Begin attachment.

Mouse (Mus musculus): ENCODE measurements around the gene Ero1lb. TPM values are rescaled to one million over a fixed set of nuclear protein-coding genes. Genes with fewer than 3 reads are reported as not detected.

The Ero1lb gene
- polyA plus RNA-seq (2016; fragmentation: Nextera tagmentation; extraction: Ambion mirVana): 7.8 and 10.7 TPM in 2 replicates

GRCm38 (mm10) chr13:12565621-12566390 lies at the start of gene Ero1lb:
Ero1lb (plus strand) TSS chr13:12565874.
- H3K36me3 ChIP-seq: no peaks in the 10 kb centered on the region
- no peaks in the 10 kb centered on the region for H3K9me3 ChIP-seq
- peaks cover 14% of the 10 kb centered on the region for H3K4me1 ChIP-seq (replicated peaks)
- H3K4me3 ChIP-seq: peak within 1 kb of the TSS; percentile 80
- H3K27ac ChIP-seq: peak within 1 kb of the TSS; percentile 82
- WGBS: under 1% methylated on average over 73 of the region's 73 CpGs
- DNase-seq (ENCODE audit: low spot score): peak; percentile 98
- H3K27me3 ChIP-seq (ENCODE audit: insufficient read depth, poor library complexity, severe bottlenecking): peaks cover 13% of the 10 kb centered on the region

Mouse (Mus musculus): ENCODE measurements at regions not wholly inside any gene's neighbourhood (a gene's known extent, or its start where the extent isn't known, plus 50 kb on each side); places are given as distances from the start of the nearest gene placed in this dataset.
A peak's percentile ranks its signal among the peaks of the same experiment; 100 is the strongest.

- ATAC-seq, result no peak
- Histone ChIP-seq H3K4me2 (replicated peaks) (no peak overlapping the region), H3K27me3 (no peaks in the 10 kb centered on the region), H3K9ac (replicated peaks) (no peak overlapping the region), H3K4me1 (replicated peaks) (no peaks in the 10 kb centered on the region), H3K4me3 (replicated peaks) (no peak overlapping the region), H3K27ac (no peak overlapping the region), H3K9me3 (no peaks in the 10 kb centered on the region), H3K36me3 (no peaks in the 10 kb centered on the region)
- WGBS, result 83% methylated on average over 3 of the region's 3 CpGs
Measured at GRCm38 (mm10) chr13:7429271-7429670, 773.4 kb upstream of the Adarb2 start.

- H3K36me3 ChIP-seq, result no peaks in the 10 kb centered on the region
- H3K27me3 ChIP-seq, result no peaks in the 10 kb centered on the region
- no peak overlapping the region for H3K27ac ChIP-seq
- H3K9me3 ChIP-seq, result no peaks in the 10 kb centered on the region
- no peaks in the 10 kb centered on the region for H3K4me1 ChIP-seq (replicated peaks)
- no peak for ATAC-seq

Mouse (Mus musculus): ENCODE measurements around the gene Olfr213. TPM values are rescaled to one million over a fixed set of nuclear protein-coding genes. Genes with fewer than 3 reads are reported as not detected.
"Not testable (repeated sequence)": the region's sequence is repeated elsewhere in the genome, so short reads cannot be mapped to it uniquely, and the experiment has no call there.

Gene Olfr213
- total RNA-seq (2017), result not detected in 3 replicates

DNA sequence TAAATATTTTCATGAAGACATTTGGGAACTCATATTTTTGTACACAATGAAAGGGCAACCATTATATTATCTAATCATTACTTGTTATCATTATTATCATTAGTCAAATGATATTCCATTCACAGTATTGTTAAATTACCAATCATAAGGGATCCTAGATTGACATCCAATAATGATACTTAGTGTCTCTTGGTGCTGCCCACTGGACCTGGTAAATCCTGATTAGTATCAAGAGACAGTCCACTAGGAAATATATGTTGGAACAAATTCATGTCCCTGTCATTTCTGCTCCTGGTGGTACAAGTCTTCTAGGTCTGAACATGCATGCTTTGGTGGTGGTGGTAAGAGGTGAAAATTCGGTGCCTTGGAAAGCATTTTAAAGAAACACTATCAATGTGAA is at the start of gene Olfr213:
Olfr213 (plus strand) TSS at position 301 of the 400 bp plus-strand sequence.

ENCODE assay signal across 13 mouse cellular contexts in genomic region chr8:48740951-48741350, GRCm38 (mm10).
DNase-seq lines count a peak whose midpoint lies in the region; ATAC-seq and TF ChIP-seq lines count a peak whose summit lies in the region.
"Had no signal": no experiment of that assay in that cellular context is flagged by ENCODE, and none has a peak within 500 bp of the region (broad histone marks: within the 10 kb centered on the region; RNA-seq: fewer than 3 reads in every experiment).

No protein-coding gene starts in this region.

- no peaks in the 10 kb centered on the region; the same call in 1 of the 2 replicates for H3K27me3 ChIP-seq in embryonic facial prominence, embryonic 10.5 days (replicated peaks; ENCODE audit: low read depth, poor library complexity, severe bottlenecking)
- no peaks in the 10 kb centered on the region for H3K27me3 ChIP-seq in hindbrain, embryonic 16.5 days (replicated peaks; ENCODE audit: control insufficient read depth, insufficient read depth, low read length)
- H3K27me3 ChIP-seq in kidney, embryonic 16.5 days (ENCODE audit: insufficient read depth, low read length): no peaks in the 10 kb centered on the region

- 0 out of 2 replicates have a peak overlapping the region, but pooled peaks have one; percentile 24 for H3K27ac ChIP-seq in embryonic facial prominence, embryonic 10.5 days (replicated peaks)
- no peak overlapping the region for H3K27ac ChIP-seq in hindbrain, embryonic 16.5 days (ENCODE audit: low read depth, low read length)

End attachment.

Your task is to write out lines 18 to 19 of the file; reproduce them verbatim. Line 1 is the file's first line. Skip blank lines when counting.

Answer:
- WGBS, result 83% methylated on average over 3 of the region's 3 CpGs
Measured at GRCm38 (mm10) chr13:7429271-7429670, 773.4 kb upstream of the Adarb2 start.